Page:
Learning a Healthier Lifestyle with Pizza

Wheelbarrows, trowels and smiles were easy to spot recently as students at Allenbrook Elementary School dug into the earth to make a place for a vegetable garden. These children and more at 13 other Charlotte-Mecklenburg elementary schools expect to harvest enough tomatoes, spinach, peppers, garlic and basil before school is out for a make-it-yourself pizza party. Supporters of the two-year-old Field to Fork program say produce from the schoolyard may be the best way to help students develop a taste for fresh foods when there are few stores in their neighborhoods that sell those items.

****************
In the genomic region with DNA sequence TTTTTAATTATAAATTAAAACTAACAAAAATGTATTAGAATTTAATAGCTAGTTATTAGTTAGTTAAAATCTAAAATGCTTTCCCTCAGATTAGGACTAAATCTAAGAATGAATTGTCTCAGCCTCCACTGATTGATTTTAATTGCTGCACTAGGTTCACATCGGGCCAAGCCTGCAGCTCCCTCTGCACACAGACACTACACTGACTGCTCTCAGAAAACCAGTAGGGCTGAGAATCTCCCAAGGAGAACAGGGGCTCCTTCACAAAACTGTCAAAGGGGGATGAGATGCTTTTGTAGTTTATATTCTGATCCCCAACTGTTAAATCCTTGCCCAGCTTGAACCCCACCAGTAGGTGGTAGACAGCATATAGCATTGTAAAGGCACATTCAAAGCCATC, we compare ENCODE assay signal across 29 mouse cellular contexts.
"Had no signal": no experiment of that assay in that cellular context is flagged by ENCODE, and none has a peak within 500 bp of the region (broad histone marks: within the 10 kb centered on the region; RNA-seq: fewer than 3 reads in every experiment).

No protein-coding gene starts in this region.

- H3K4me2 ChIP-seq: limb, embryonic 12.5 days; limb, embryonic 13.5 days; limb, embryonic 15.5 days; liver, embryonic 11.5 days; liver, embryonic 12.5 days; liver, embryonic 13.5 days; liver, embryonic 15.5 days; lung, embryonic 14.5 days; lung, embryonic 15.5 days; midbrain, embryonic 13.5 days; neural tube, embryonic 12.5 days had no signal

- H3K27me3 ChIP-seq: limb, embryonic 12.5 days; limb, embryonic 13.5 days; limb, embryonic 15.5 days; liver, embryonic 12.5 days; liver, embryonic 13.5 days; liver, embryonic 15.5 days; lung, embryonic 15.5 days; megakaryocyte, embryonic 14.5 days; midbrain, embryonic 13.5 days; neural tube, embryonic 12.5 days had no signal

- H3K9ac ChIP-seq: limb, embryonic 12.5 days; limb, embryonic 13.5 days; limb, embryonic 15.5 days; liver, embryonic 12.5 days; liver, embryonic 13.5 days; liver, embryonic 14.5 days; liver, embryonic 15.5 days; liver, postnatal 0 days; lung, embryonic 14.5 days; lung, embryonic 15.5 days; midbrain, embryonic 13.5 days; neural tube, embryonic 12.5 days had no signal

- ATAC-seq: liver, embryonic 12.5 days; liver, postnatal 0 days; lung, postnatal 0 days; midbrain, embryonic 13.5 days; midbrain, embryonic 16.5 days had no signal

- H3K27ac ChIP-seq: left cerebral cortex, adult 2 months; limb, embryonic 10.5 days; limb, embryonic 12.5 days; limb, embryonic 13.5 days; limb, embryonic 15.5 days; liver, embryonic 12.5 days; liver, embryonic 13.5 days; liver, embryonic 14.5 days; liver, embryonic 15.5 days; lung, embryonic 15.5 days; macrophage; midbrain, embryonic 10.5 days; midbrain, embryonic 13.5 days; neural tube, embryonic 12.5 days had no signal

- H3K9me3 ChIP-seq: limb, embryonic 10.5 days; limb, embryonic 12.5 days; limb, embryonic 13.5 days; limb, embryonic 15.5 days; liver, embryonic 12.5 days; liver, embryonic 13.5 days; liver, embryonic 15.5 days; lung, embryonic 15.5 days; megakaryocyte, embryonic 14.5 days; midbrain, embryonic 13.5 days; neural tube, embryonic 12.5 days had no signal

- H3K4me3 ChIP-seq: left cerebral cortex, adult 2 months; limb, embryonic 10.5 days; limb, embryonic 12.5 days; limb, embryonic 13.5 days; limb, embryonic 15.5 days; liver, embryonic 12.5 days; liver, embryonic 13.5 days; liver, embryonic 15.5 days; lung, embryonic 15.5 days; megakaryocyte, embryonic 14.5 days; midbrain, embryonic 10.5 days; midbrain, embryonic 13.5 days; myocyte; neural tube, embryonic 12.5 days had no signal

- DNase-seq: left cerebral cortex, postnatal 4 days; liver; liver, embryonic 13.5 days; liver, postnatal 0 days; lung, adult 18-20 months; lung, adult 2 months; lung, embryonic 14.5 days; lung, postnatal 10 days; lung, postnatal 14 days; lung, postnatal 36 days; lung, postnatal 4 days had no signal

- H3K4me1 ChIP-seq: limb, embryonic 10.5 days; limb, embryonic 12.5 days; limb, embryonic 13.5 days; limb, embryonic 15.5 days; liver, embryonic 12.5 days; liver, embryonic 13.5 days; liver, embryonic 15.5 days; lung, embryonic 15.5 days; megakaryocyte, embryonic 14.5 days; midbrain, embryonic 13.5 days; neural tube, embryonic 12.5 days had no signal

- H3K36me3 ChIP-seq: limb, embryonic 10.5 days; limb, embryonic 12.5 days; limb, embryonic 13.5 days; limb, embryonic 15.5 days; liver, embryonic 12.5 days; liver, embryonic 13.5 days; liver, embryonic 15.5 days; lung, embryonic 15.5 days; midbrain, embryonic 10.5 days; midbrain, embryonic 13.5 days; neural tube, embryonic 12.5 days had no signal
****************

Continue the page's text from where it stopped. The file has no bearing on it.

Reaching students in elementary school and teaching them to make produce an important part of their diets might also help reduce obesity rates in the long term, said Katie Cooper, Field to Fork’s coordinator. The students take a trip to one of the seven local Fuel Pizza Cafés before the last day of school for a pizza party. Last year, only two of more than 250 students ate a pizza without vegetables, Cooper said.’They’re learning what their preferences are,’ Cooper said of elementary school children. ‘The program helps set them up for making healthier choices later in life.”‘

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